public CustomCloseStrategy(bool closeConductedItemsWhenConductorCannotClose = false)
    {
        this.closeConductedItemsWhenConductorCannotClose = closeConductedItemsWhenConductorCannotClose;
    }

    /// <summary>
    /// Executes the strategy.
    /// </summary>
    /// <param name="toClose">Items that are requesting close.</param>
    /// <param name="callback">The action to call when all enumeration is complete and the close results are aggregated.
    /// The bool indicates whether close can occur. The enumerable indicates which children should close if the parent cannot.</param>
    public void Execute(IEnumerable<T> toClose, Action<bool, IEnumerable<T>> callback) {
        finalResult = true;
        closable = new List<T>();

        foreach (var current in toClose)
        {
            var guard = current as IGuardClose;
            if (guard != null)
            {
                guard.CanClose(canClose =>
                {
                    if (canClose)
                    {
                        closable.Add(current);
                    }

                    finalResult = finalResult && canClose;
                });
            }
            else
            {
                closable.Add(current);
            }
        }

        callback(finalResult, closeConductedItemsWhenConductorCannotClose ? closable : new List<T>());
        closable = null;
    }
}

Since there was no need for it anymore, I removed the Evaluate(..) method and included all of its logic directly in the Execute(..) method. It should behave exactly the same, I think, but avoids the recursion and doesn't cause the stack overflow. In my quick testing after replacing the Conductor's CloseStrategy with my new CustomCloseStrategy it seems to work perfectly fine and my app doesn't crash anymore. This should probably be fixed in the Caliburn Micro source.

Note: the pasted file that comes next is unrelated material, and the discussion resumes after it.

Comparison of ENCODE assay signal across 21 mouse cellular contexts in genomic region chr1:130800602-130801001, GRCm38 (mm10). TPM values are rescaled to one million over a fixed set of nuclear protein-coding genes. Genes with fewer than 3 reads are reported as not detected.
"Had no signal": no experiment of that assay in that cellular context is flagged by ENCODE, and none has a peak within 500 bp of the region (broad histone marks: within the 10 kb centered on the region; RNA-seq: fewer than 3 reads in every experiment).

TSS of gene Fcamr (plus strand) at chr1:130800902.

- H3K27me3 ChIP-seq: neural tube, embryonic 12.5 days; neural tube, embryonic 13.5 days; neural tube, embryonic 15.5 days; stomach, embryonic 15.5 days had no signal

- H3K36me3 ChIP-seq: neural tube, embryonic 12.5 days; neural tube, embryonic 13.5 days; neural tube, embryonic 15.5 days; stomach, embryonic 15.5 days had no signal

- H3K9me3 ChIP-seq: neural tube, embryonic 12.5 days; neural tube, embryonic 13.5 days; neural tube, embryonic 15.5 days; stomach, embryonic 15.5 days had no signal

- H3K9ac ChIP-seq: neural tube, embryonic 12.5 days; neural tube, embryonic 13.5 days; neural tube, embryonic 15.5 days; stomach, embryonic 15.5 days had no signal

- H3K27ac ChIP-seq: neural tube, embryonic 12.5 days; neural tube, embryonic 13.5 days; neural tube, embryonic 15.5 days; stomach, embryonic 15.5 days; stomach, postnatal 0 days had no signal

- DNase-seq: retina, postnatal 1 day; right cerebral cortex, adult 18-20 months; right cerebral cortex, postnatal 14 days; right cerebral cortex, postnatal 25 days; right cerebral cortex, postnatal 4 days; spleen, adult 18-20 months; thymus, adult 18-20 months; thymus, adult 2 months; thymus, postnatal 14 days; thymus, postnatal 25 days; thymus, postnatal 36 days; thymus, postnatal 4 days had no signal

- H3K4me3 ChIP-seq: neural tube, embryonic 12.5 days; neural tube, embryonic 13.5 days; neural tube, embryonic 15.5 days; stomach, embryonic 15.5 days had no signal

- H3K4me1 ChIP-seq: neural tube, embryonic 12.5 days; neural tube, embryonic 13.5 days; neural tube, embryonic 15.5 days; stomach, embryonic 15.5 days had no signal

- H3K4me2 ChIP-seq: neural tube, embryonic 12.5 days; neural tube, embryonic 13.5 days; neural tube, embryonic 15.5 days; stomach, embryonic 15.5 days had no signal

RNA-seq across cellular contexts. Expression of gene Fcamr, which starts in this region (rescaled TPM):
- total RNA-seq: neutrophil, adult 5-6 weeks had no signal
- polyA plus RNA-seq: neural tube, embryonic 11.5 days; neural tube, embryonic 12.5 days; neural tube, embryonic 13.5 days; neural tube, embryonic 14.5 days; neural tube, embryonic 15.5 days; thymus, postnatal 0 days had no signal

It's probably not the regular use case to have thousands of items being managed by a Conductor, but at first glance I don't see a technical reason for this recursion anyway.

Jan 27, 2013 at 4:51 PM

I tend to agree. Using an iterative solution is definitely better, whenever possible.

Jan 27, 2013 at 8:56 PM

Recursion has its place, but when you just iterate over a collection from start to finish, it's an odd choice.

Jan 28, 2013 at 7:39 PM

Using recursion is not obvious here:

Think of a guard that's processing is defered (e.g. a Messagbox waiting for user input).
The recursive solution only continues to check the next item in the enumeration if the previous is processed (in clase of MessageBox when the user clicks a button).
When the last item finished the CanClose check, the callback is executed (not earlier).

Maybe we can figure out an iterative solution, but it will not be as simple as shown in this discussion.

Jan 29, 2013 at 12:51 AM

I don't think I follow you there. The code in DefaultCloseStrategy.cs simply gets the IEnumerator<T> and calls MoveNext() on it until there are no more items being returned. Doesn't "foreach" do exactly the same under the hood? I didn't make any other changes to the original code - all enumerated items are being processed in the exact same way and the exact same order and the callback is only getting called after all items have been processed and Enumerator has stopped returning new items.

... and if I'm wrong about foreach, you can also just replace the construct with manual calls to GetEnumerator(), MoveNext() and Current and achieve the same result as the recursive calls.

In any case, the default recursive solution is broken for my use case as it simply crashes the app. Thankfully Caliburn Micro is more than flexible enough to plugin a solution that works for me, so I won't complain about that. I just still don't see the reasoning behind using recursion to iterate over an enumerable collection, especially if that method may crash the whole application at some point.

Feb 26, 2013 at 6:58 PM
Pushed a fix for DefaultCloseStrategy that handles defered callback execution too: 38d5ec188f47